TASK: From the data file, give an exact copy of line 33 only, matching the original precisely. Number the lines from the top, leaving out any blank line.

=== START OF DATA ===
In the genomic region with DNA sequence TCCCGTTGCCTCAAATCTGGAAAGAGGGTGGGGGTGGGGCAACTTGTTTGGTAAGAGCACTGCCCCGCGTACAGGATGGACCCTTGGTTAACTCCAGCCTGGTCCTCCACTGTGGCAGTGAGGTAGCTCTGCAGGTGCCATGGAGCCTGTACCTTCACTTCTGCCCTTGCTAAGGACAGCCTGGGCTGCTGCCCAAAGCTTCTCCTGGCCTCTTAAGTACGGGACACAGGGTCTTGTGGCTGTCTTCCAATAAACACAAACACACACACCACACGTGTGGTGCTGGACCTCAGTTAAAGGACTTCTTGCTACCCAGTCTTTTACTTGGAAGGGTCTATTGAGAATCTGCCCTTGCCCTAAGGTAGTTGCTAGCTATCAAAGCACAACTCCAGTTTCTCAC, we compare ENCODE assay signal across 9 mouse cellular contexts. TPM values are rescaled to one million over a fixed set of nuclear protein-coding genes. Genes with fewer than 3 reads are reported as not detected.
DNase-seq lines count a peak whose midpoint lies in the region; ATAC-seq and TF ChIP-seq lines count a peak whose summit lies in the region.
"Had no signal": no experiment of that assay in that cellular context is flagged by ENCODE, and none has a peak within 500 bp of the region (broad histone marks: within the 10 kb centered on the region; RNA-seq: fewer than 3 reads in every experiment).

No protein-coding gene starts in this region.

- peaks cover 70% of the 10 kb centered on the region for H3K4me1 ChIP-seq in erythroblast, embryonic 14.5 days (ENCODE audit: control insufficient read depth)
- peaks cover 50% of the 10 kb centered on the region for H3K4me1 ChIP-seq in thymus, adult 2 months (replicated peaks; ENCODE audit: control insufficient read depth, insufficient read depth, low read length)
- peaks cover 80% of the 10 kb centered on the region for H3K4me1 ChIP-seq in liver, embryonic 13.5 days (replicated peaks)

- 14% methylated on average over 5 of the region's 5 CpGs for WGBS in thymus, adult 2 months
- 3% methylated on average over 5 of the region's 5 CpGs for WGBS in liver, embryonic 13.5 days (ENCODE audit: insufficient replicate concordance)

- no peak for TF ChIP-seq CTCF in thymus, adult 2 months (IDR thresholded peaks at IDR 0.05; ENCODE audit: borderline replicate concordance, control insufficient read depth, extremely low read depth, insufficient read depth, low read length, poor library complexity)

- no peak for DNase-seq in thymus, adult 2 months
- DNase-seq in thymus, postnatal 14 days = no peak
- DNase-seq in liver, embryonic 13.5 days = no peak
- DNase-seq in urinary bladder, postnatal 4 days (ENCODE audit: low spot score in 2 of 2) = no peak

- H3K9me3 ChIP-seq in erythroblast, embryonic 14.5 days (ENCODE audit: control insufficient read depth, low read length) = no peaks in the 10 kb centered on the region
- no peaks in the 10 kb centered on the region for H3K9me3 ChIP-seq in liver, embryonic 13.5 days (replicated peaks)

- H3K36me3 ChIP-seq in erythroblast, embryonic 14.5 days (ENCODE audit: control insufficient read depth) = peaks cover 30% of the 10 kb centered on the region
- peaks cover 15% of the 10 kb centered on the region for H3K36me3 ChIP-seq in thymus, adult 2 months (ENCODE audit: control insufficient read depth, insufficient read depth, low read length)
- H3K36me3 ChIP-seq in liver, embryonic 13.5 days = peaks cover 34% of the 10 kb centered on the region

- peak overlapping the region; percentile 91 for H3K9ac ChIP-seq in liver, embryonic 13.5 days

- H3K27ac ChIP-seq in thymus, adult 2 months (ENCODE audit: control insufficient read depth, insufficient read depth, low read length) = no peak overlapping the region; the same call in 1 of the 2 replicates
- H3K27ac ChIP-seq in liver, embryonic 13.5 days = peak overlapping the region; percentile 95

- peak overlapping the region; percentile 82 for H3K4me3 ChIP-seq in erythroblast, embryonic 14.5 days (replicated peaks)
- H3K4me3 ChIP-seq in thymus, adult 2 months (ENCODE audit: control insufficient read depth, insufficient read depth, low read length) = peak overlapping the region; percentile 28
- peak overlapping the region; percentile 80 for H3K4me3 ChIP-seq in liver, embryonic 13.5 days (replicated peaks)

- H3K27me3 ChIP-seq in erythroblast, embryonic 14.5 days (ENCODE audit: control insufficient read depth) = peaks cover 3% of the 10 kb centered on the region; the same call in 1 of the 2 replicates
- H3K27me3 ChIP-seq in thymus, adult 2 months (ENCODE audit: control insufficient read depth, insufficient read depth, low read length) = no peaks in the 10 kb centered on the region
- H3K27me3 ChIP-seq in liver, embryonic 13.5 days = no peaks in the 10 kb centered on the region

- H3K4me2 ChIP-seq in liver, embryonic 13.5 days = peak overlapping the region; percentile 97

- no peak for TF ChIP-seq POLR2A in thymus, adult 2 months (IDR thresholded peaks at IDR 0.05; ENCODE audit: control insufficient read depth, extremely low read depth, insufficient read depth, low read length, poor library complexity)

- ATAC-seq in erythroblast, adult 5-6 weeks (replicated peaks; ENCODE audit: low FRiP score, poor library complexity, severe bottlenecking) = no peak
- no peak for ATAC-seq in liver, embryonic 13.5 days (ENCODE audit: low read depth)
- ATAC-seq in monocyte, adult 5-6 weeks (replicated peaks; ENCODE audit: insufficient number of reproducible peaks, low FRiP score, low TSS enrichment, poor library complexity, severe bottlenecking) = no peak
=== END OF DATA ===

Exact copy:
- ATAC-seq in monocyte, adult 5-6 weeks (replicated peaks; ENCODE audit: insufficient number of reproducible peaks, low FRiP score, low TSS enrichment, poor library complexity, severe bottlenecking) = no peak